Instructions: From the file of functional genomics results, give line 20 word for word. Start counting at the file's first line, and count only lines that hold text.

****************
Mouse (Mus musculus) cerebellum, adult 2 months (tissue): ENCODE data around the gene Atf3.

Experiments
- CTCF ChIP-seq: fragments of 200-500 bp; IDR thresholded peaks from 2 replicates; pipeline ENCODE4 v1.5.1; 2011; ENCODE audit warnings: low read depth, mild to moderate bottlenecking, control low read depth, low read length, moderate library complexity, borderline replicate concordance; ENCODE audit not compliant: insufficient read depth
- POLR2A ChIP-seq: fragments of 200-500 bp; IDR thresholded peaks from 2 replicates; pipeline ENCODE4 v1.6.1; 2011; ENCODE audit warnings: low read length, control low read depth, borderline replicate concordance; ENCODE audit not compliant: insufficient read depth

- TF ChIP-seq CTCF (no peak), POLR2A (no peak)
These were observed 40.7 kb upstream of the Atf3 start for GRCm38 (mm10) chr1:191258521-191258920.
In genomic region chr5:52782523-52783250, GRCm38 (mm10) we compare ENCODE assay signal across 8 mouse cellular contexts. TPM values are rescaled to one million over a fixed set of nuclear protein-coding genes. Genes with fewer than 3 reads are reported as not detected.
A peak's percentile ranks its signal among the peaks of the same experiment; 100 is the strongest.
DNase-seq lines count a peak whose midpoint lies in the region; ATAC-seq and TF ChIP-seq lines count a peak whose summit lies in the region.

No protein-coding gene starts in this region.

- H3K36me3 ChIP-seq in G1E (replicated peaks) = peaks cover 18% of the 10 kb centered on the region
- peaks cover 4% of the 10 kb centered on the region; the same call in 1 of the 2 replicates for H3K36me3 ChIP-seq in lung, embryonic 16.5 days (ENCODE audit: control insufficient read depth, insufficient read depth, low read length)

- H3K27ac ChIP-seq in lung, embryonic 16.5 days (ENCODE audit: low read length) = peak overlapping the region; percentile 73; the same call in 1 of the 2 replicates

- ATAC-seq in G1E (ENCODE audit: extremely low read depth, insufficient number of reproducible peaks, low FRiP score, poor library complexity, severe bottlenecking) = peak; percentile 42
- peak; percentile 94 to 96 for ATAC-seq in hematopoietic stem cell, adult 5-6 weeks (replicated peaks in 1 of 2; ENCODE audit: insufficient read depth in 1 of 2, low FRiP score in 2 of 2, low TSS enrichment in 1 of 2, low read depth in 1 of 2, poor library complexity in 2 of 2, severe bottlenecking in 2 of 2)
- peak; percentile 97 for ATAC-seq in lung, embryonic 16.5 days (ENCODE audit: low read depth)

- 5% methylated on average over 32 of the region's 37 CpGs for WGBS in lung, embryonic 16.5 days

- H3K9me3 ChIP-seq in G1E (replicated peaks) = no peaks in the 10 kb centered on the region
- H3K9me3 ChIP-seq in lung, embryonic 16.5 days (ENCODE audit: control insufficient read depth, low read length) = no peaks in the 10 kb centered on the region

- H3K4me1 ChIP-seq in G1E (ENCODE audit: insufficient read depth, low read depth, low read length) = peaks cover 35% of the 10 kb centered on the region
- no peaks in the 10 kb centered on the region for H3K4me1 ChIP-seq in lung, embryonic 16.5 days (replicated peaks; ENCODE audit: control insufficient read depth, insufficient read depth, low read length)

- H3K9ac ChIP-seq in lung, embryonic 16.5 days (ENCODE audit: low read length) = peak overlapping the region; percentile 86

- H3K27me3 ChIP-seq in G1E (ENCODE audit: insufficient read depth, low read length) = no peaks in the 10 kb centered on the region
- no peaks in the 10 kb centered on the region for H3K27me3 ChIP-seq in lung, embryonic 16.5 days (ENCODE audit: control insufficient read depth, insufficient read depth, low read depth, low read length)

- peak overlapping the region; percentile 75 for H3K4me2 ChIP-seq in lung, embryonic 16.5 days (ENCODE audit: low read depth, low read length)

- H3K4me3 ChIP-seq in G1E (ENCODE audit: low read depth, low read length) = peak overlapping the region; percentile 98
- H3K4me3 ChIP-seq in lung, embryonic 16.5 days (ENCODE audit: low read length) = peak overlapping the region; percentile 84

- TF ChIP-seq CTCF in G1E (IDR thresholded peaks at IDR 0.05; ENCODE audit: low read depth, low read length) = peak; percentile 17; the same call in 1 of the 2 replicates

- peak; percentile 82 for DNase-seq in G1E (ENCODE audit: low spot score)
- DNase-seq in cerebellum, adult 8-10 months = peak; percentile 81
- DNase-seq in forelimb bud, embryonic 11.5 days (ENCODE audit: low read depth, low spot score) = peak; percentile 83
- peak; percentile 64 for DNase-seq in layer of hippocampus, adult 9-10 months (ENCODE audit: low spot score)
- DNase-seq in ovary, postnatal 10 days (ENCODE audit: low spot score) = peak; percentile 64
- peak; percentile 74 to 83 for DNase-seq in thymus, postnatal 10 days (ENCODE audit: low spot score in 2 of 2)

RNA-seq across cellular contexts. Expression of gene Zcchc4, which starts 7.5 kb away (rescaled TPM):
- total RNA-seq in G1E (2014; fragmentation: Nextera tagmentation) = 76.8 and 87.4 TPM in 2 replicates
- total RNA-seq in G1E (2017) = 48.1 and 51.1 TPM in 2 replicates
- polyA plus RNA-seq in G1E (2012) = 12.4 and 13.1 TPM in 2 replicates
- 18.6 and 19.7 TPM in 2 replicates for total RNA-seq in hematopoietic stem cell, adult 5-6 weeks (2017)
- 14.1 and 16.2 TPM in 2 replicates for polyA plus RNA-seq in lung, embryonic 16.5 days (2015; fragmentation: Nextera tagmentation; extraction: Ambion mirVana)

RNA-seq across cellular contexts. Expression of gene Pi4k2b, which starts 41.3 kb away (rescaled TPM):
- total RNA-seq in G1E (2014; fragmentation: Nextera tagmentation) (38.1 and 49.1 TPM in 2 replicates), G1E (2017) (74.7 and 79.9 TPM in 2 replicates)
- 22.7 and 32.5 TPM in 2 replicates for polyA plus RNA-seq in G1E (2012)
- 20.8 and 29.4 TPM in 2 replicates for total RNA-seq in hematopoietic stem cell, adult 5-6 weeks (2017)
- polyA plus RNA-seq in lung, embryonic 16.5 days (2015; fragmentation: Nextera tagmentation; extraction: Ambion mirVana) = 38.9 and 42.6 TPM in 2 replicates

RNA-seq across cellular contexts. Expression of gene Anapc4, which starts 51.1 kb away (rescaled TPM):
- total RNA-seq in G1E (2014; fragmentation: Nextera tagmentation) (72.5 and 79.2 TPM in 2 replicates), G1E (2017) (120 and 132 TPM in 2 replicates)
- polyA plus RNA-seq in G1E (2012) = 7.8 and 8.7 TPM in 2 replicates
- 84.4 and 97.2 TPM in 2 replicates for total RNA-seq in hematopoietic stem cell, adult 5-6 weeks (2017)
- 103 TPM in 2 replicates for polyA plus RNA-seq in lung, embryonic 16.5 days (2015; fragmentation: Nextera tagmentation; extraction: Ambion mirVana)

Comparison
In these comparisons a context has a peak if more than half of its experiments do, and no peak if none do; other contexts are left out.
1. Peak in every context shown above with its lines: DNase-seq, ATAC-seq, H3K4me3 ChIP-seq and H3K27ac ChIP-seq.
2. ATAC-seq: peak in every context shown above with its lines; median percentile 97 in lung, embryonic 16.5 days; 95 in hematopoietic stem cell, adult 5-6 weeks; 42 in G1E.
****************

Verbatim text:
- H3K4me1 ChIP-seq in G1E (ENCODE audit: insufficient read depth, low read depth, low read length) = peaks cover 35% of the 10 kb centered on the region